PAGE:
The Apes’.

The Return Of the Evil Dead

less time than it would take the Templars to hoof it in decelerated
motion across a crepuscular continent, the expected sequel emerged.
Building upon the unsteady framework of half-myth, half-exploitation
laid out in ‘Tombs’, Ossosio’s second stab at archaic survivalist
horror, ‘Return Of The Evil Dead’ is in perhaps every respect the most
honed and heady of the quartet.

Much as ‘Evil Dead 2’ would 20
years later, ‘Return’ appears to gloss over the apocalyptic dénouement
that seeped from Tombs blistering finale. Beginning in flashback, a
veritable Frankenstein’s mob lavishes both the bloody cult and the
movie screen in indignant, Old Testament retribution. Five hundred
years later to the day and the small town of Berzano is celebrating the
quashing of the Knights’ tyranny with symbolic fiesta and fireworks.
Little do they know that one of their number’s perverse tendencies are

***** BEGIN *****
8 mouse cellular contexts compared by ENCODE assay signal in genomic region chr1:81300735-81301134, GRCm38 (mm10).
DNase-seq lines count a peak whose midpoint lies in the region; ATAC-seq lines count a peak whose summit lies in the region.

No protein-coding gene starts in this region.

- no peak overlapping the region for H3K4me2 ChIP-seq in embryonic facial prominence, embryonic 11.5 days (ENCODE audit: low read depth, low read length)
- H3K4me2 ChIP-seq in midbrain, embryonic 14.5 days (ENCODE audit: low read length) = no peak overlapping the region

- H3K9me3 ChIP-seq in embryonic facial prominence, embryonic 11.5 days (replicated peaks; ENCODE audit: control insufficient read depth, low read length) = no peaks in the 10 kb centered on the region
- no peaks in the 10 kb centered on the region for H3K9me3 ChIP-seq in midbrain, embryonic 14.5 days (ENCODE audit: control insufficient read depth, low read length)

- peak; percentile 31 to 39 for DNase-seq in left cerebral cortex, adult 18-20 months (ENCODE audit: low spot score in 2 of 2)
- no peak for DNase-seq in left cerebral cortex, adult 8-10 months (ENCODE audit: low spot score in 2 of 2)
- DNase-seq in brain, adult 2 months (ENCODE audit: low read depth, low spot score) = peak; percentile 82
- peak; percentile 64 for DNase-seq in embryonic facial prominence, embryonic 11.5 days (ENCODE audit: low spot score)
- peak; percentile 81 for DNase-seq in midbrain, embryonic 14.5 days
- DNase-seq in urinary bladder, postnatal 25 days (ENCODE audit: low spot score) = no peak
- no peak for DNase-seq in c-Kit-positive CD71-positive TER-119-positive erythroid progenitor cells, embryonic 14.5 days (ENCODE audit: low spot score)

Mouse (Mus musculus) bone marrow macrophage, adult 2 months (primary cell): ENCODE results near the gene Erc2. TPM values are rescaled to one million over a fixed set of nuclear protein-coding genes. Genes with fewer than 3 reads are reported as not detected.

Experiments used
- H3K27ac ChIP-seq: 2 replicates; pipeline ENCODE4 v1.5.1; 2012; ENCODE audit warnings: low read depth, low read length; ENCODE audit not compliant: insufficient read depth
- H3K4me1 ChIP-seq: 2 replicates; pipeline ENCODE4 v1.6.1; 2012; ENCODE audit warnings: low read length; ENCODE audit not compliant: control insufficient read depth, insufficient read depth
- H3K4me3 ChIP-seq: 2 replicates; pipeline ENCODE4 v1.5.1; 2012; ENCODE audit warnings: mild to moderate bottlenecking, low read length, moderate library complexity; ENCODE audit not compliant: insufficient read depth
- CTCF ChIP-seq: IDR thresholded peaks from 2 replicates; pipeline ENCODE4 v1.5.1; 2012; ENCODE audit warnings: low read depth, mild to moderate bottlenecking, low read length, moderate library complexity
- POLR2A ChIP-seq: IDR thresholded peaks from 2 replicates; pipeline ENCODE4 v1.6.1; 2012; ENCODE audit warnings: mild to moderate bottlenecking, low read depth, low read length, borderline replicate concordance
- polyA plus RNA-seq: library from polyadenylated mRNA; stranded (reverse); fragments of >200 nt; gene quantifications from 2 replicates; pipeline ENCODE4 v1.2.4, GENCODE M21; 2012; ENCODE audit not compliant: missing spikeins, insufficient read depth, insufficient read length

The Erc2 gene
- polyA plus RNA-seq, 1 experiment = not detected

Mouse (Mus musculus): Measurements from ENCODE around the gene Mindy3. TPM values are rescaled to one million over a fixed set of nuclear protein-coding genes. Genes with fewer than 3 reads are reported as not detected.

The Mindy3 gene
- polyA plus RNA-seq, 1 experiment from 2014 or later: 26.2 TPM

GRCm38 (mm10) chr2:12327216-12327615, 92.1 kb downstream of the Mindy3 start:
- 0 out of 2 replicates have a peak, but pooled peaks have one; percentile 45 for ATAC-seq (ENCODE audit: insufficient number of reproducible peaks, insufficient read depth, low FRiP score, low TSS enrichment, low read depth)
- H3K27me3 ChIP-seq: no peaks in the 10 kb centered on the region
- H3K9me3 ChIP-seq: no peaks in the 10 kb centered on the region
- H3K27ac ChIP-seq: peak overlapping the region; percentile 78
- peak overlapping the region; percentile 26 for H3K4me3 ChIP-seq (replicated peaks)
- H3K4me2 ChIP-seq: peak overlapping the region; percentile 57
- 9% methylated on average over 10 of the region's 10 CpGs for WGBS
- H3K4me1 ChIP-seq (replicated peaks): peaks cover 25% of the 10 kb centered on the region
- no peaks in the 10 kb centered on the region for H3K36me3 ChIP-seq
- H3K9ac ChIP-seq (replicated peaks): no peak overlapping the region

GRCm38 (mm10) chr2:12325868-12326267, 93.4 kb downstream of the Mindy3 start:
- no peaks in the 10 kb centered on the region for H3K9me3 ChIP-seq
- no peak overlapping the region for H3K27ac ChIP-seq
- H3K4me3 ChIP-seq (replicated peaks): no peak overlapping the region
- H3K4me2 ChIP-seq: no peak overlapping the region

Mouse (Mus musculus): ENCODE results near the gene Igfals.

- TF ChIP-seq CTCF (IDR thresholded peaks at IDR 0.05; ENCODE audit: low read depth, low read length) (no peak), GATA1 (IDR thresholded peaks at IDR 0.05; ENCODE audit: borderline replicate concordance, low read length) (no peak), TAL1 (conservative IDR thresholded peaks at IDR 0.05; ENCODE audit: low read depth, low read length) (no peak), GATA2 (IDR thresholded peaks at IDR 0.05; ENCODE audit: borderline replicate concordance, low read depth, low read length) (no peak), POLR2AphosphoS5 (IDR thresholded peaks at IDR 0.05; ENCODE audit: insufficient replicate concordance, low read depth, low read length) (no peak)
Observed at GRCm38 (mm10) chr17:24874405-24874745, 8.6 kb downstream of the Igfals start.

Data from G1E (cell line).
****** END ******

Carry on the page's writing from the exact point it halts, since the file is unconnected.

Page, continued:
about to reanimate the Templars from their slumber for one more night
of vicious unrest.

The most immediately notable departure is
series composer Abril’s more pastoral score. Though remaining committed
to the haunting gutturalisms of its predecessor, there is a thematic
resonance to the music that evokes an eerie nostalgia. But for what:
the townsfolk for a more peaceful time? Or, more sinisterly, an implied
wistfulness for either the idyllic headrush of mob violence, or the
longing for the deathly ritual of the Knights themselves? Whatever the
case, it casts an effective, melancholy shroud over the vibrant
celebrations onscreen.

Blind DeadThis